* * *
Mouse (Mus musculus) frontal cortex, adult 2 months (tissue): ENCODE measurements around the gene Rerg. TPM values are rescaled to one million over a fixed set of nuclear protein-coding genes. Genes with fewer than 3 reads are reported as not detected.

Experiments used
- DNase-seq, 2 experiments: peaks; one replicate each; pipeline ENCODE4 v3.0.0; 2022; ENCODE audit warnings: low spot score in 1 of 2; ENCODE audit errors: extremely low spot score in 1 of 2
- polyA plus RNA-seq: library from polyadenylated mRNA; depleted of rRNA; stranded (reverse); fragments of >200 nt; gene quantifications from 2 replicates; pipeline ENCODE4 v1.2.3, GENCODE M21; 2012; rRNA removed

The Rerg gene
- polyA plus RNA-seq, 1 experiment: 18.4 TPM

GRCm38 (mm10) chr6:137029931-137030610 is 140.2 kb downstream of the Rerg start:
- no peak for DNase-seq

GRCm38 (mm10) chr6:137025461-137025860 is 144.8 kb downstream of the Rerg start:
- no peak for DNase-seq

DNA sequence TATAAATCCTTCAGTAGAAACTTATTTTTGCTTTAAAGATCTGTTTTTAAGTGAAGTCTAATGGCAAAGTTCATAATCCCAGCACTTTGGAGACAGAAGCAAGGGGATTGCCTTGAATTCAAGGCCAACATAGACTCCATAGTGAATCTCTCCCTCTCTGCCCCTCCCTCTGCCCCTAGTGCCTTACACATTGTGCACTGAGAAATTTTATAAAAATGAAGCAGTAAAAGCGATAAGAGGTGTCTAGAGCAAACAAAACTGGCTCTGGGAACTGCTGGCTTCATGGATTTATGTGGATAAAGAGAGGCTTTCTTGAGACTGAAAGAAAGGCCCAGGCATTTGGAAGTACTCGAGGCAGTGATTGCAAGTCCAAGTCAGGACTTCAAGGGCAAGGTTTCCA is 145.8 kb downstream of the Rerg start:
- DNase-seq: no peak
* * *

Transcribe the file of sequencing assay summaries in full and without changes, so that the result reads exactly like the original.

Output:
Mouse (Mus musculus) frontal cortex, adult 2 months (tissue): ENCODE measurements around the gene Rerg. TPM values are rescaled to one million over a fixed set of nuclear protein-coding genes. Genes with fewer than 3 reads are reported as not detected.

Experiments used
- DNase-seq, 2 experiments: peaks; one replicate each; pipeline ENCODE4 v3.0.0; 2022; ENCODE audit warnings: low spot score in 1 of 2; ENCODE audit errors: extremely low spot score in 1 of 2
- polyA plus RNA-seq: library from polyadenylated mRNA; depleted of rRNA; stranded (reverse); fragments of >200 nt; gene quantifications from 2 replicates; pipeline ENCODE4 v1.2.3, GENCODE M21; 2012; rRNA removed

The Rerg gene
- polyA plus RNA-seq, 1 experiment: 18.4 TPM

GRCm38 (mm10) chr6:137029931-137030610 is 140.2 kb downstream of the Rerg start:
- no peak for DNase-seq

GRCm38 (mm10) chr6:137025461-137025860 is 144.8 kb downstream of the Rerg start:
- no peak for DNase-seq

DNA sequence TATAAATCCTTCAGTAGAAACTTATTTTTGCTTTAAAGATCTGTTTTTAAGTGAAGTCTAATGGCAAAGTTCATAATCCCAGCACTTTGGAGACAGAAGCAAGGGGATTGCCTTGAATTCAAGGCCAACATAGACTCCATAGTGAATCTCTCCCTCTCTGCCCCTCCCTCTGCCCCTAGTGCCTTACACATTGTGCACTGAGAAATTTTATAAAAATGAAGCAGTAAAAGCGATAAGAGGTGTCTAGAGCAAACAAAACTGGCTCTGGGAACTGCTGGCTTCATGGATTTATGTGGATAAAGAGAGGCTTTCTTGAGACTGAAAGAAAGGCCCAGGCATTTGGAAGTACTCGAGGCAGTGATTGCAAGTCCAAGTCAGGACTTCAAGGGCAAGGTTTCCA is 145.8 kb downstream of the Rerg start:
- DNase-seq: no peak